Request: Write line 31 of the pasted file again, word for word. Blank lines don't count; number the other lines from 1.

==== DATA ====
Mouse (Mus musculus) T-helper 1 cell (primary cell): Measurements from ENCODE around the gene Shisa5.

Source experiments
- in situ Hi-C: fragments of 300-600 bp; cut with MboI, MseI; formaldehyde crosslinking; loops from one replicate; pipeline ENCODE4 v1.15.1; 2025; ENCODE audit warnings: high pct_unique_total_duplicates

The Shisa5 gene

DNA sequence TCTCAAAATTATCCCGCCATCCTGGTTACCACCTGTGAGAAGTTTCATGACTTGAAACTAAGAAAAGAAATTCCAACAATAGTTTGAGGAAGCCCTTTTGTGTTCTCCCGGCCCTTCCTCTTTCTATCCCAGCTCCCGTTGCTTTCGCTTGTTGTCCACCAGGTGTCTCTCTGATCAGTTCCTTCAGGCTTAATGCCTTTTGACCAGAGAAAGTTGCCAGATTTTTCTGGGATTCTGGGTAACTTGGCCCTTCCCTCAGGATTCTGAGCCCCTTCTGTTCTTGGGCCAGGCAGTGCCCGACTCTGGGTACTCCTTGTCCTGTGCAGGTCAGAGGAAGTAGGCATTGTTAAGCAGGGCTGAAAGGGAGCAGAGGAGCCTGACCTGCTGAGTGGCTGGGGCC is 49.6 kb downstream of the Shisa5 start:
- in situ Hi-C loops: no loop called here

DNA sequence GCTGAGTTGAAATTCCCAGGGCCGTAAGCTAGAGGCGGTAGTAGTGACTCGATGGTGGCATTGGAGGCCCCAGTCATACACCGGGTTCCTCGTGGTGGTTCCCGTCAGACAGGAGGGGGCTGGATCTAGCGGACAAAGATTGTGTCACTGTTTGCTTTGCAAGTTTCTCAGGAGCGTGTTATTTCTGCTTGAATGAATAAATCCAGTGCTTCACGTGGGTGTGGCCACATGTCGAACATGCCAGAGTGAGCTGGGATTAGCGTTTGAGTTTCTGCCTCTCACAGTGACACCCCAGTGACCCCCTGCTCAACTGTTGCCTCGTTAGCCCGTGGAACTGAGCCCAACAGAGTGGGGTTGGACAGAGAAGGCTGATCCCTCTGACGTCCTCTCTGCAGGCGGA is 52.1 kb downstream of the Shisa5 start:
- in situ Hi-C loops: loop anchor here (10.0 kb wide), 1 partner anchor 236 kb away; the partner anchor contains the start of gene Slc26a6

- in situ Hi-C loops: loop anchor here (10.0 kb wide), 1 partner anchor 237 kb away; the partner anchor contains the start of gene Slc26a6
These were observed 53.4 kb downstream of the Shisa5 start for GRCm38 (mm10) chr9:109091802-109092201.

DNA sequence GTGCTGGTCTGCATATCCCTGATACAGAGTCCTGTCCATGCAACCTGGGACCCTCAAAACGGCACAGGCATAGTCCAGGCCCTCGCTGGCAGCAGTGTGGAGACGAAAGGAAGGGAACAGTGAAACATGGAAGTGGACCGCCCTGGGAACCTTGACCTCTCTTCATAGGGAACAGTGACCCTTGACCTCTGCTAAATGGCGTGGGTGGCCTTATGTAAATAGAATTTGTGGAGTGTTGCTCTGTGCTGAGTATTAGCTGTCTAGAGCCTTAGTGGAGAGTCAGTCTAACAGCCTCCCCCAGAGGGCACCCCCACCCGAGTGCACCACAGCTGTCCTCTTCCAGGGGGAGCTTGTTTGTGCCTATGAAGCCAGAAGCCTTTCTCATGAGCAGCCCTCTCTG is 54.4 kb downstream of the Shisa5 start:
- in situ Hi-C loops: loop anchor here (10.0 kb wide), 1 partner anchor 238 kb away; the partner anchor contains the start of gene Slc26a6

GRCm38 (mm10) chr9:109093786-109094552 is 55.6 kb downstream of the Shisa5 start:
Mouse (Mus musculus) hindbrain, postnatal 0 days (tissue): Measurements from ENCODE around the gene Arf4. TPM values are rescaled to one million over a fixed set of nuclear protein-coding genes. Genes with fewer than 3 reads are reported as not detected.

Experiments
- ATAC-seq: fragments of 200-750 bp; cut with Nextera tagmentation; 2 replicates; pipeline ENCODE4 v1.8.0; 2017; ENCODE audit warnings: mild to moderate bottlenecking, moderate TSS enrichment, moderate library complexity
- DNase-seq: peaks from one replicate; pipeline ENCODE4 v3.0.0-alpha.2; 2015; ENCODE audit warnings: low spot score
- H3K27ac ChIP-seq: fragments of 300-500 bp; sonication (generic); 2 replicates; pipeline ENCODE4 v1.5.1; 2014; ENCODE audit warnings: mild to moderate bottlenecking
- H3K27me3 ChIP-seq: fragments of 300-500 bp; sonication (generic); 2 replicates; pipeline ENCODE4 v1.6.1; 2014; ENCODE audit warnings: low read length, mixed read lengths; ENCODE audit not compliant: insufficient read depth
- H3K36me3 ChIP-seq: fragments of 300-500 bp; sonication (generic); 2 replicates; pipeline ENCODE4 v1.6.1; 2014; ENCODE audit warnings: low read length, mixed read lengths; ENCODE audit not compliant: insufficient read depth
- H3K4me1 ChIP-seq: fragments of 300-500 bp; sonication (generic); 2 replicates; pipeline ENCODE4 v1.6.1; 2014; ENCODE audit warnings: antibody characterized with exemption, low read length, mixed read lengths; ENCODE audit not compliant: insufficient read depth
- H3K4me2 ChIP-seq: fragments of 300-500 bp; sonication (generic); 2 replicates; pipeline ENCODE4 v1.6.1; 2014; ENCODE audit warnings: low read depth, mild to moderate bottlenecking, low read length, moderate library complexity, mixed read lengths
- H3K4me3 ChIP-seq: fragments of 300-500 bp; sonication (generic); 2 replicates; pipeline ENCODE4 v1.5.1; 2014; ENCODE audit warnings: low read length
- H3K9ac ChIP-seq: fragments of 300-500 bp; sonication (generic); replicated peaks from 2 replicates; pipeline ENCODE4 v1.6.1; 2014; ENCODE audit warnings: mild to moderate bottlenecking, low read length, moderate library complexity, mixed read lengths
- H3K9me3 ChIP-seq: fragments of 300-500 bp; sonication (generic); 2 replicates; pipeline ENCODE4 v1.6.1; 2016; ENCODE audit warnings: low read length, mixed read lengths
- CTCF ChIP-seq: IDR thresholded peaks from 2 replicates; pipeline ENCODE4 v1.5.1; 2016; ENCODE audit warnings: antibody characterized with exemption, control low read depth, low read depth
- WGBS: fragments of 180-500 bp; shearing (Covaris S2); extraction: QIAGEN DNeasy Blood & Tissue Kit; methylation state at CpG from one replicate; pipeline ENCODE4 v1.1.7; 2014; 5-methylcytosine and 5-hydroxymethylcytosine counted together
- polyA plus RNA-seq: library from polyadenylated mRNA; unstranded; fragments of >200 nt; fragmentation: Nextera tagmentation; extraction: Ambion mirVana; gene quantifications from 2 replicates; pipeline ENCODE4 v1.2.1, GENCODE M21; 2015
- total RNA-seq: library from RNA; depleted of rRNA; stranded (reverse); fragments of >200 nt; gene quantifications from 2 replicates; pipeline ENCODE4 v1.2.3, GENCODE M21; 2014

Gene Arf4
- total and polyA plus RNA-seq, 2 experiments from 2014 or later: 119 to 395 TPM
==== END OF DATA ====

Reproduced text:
- total and polyA plus RNA-seq, 2 experiments from 2014 or later: 119 to 395 TPM